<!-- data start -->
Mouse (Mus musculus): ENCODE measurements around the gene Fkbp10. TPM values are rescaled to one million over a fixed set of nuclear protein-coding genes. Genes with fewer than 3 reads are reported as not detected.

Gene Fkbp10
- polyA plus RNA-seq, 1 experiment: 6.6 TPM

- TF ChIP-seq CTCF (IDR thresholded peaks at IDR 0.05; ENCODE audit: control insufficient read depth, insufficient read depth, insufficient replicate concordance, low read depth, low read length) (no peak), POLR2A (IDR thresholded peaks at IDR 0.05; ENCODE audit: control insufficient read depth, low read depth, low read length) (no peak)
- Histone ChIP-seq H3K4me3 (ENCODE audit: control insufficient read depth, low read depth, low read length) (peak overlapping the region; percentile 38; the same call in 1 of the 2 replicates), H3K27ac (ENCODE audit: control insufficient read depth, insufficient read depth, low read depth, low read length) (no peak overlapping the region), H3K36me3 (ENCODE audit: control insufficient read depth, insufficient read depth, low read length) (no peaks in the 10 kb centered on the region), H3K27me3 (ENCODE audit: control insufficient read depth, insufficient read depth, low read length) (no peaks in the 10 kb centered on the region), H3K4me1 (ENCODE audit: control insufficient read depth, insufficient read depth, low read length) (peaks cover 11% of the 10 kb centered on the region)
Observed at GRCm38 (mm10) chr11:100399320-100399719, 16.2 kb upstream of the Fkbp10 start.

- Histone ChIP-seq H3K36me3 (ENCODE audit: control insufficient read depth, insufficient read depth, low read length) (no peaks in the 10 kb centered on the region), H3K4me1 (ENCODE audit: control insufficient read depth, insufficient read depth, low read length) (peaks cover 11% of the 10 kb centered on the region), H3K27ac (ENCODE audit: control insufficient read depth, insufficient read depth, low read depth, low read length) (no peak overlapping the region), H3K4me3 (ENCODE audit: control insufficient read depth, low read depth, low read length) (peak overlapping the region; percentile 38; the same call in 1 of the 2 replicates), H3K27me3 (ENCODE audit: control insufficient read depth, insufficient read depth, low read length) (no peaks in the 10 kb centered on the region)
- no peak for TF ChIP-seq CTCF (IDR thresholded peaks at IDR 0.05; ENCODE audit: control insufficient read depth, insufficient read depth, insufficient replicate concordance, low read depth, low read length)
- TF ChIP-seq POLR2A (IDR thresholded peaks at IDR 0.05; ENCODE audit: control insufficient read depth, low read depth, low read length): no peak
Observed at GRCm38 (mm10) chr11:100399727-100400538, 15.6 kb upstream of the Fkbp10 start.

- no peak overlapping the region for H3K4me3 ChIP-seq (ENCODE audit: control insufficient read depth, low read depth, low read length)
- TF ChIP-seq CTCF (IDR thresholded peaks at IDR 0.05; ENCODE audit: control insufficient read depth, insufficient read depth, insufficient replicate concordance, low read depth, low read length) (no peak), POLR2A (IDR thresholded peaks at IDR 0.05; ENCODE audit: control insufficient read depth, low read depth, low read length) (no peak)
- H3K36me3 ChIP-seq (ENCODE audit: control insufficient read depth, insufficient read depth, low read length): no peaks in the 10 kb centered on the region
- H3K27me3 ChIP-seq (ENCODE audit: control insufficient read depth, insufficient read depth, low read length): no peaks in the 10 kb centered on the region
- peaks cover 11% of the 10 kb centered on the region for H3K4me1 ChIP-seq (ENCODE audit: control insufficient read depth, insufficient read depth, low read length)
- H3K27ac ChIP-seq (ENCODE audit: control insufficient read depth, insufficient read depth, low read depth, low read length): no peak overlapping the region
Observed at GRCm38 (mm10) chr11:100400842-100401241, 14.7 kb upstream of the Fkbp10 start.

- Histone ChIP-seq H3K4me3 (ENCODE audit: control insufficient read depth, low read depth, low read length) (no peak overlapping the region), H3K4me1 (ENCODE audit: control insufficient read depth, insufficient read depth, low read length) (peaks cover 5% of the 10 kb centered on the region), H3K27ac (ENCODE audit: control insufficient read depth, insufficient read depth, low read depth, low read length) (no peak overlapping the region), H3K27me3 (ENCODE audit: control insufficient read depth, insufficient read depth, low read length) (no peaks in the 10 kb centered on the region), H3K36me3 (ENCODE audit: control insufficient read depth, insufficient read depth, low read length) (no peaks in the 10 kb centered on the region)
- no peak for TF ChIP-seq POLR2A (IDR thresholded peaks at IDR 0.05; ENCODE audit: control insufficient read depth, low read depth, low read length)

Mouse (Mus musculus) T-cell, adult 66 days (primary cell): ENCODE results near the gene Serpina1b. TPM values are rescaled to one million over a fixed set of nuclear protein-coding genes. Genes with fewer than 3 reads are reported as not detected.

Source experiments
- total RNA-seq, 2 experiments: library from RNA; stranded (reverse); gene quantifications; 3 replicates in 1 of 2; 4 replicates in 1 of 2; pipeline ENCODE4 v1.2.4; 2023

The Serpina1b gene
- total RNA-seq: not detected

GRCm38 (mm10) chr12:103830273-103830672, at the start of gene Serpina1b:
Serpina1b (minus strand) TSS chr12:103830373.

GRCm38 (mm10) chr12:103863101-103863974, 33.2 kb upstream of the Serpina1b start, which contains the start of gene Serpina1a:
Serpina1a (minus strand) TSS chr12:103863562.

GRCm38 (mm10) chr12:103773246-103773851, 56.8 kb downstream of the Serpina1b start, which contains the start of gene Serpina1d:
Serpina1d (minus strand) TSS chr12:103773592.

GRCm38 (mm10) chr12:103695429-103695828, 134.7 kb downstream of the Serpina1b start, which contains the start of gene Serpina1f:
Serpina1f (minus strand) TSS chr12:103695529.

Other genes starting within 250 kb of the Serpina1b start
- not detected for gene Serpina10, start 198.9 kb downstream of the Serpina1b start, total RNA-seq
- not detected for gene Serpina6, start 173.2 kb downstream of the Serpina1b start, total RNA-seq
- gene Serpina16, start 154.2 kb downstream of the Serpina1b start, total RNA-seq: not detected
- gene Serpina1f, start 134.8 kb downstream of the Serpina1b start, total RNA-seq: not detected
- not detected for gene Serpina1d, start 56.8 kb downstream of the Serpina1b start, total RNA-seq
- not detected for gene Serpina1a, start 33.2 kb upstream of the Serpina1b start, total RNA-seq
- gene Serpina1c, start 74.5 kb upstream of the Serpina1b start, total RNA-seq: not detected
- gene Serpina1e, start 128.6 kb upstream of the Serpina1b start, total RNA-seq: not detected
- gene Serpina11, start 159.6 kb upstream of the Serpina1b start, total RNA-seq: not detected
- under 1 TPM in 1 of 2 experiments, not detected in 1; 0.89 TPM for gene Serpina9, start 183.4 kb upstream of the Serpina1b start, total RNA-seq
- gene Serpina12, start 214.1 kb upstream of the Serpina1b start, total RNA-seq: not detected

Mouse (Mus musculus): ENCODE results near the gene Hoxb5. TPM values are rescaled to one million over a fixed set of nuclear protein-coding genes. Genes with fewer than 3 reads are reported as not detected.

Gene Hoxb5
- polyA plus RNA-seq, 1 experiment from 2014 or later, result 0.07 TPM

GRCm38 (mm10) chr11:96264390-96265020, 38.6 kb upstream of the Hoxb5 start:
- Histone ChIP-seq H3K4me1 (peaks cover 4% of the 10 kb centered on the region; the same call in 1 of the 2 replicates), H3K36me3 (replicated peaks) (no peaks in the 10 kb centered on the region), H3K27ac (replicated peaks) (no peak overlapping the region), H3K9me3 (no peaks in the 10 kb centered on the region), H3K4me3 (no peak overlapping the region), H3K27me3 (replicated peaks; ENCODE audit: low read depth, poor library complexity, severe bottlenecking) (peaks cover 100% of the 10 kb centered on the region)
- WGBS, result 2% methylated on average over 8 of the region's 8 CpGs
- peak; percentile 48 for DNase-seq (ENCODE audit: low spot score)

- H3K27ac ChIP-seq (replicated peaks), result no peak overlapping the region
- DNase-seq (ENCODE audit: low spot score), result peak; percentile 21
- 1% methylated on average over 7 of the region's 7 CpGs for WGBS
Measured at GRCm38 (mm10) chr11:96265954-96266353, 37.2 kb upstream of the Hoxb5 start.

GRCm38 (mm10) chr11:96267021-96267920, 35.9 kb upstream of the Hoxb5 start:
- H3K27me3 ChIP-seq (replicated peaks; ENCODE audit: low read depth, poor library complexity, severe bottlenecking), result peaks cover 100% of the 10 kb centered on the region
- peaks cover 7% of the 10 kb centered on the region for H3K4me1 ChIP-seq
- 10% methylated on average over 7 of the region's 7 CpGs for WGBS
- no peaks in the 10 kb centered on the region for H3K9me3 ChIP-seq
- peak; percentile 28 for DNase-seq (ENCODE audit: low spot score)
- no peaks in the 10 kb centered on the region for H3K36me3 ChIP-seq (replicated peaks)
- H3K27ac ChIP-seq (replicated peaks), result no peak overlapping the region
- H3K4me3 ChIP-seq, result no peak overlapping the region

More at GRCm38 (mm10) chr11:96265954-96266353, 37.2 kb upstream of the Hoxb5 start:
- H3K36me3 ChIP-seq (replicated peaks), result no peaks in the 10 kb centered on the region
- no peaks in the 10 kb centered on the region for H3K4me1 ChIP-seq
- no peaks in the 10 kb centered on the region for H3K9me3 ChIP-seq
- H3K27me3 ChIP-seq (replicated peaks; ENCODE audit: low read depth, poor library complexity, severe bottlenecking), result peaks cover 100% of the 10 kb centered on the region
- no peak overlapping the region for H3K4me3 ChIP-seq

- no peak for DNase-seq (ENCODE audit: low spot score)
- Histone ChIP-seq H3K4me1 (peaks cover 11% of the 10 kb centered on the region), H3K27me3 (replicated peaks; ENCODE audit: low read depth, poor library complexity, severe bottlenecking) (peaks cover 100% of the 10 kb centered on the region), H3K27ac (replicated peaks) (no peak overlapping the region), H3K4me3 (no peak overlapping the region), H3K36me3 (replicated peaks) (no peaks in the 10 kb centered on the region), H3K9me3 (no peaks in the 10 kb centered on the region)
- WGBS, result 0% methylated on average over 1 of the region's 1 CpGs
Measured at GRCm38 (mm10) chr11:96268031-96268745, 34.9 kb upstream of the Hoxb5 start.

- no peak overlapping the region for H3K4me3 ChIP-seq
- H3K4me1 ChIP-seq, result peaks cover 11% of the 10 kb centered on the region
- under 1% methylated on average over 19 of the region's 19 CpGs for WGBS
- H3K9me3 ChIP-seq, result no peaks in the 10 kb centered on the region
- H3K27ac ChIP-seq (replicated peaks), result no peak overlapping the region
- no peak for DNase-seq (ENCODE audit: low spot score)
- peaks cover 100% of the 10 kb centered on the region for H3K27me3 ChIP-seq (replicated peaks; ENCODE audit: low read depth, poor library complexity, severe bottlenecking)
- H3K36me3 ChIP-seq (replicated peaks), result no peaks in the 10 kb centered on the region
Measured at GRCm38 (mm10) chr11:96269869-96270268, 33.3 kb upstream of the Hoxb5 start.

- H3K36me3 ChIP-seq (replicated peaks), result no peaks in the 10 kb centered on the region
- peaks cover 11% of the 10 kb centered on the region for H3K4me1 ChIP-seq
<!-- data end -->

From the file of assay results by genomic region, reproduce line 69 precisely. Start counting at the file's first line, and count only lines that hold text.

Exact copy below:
- H3K27me3 ChIP-seq (replicated peaks; ENCODE audit: low read depth, poor library complexity, severe bottlenecking), result peaks cover 100% of the 10 kb centered on the region